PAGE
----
You'll find them daubing mud under your awning and digging holes in your garden. Yellow jackets are social wasps, and, like their cousins, they have a mean sting. They're not particularly aggressive, though, tending to attack only when their nest has been disturbed. They also have a knack for killing pest species such as caterpillars and cockroaches. If you're allergic or if the yellow jackets have proven themselves a threat, you can whip up a bug-killing spray using common household goods.
Select a spray bottle capable of long-distance firing. You'll want to stand as far as possible from the yellow jackets when you spray them. Of all the times a yellow jacket might sting, you're most likely to get stung while attacking its nest.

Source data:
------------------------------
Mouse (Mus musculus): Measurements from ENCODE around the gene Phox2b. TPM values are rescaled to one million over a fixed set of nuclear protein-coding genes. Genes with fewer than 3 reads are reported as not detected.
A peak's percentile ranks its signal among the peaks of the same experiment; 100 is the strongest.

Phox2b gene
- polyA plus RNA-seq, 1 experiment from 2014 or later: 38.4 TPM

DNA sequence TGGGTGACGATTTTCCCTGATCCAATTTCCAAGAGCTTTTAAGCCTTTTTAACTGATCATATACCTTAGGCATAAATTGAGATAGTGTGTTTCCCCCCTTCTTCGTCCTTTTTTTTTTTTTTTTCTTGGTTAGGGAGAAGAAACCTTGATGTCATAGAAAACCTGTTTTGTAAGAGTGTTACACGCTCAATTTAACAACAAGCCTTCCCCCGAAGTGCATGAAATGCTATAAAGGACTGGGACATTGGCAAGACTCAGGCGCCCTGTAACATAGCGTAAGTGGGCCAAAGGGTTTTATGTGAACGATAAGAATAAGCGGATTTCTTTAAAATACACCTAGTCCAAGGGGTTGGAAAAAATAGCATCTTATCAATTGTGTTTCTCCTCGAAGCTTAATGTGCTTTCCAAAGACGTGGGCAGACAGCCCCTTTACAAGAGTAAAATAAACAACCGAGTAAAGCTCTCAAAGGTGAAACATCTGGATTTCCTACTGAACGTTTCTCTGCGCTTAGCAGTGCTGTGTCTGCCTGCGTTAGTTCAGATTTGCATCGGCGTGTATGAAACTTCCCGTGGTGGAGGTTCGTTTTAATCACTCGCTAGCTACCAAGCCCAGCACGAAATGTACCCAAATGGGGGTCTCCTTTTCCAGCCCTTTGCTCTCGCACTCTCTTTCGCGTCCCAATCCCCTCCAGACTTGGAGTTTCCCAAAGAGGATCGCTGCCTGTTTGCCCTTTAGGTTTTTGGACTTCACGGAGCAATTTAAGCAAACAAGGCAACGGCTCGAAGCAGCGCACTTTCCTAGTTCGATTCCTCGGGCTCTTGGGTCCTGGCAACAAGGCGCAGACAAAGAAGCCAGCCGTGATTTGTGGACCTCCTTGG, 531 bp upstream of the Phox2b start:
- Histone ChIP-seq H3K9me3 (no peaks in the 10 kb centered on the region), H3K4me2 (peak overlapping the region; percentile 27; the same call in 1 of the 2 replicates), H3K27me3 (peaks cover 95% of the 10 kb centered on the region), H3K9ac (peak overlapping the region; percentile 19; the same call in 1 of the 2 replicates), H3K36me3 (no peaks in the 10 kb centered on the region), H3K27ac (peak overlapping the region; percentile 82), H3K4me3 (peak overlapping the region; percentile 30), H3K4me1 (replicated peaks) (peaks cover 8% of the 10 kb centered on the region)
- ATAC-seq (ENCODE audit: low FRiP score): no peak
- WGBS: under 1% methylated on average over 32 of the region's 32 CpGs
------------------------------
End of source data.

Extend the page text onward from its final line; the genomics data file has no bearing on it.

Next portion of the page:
Mix 1 tablespoon of detergent and 2 cups of water. Alternatively, mix equal parts of water and liquid soap. Mint or peppermint soap is especially effective.
Fill the spray bottle with the mixture.
Stand as far as you can from the nest. If possible, stand close to a door so you can run inside if swarmed.
Spray the yellow jackets. The soapy water will weigh down their wings and keep them from flying. They'll fall to the ground and slowly asphyxiate.
Crush them with a shoe to make sure they die.
Knock down their nest with a broom or a stick. Crush the nest before disposing of it.